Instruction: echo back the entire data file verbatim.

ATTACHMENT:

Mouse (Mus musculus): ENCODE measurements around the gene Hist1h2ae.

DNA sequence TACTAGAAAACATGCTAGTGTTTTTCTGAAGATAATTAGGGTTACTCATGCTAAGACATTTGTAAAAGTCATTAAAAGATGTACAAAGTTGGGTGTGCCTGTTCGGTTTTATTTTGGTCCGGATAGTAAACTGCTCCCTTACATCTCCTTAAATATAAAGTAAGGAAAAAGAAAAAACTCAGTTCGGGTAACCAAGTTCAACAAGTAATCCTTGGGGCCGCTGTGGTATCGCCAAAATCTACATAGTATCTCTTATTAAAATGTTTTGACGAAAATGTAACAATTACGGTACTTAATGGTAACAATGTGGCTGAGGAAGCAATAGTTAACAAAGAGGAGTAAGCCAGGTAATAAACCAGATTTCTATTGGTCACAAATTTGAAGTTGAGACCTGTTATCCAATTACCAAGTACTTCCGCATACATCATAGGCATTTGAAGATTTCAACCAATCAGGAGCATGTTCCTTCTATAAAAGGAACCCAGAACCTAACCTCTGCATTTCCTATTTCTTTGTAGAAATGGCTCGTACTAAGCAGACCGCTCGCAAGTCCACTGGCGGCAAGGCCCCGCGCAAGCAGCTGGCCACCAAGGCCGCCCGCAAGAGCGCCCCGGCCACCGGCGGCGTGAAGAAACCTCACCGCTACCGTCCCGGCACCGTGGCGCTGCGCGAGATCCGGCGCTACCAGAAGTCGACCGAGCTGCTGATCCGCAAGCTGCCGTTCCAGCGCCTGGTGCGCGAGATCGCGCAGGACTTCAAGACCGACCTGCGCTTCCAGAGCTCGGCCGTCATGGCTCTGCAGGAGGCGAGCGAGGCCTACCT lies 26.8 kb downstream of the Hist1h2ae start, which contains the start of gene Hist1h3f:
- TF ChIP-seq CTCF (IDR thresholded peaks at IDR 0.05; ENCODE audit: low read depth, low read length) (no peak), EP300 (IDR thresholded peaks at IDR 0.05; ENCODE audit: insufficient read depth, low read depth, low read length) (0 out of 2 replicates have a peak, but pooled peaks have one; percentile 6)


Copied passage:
Mouse (Mus musculus): ENCODE measurements around the gene Hist1h2ae.

DNA sequence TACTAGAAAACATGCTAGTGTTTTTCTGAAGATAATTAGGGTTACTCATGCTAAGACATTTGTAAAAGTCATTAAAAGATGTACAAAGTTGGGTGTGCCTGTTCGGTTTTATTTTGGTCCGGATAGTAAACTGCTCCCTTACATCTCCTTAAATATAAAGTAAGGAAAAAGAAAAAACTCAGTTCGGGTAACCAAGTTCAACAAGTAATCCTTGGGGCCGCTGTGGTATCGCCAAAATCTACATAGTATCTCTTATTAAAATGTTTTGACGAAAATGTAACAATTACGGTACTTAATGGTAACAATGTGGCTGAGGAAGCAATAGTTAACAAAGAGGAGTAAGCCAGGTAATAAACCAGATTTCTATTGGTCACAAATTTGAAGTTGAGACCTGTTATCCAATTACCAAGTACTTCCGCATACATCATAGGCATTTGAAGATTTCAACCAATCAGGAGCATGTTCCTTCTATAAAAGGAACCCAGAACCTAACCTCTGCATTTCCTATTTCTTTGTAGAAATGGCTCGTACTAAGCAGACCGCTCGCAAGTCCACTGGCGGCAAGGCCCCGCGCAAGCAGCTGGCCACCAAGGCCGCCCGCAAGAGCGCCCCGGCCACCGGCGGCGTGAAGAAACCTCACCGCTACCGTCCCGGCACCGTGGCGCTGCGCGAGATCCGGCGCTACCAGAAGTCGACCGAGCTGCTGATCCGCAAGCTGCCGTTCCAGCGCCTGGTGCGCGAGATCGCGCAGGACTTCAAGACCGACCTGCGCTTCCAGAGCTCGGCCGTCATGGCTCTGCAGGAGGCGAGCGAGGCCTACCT lies 26.8 kb downstream of the Hist1h2ae start, which contains the start of gene Hist1h3f:
- TF ChIP-seq CTCF (IDR thresholded peaks at IDR 0.05; ENCODE audit: low read depth, low read length) (no peak), EP300 (IDR thresholded peaks at IDR 0.05; ENCODE audit: insufficient read depth, low read depth, low read length) (0 out of 2 replicates have a peak, but pooled peaks have one; percentile 6)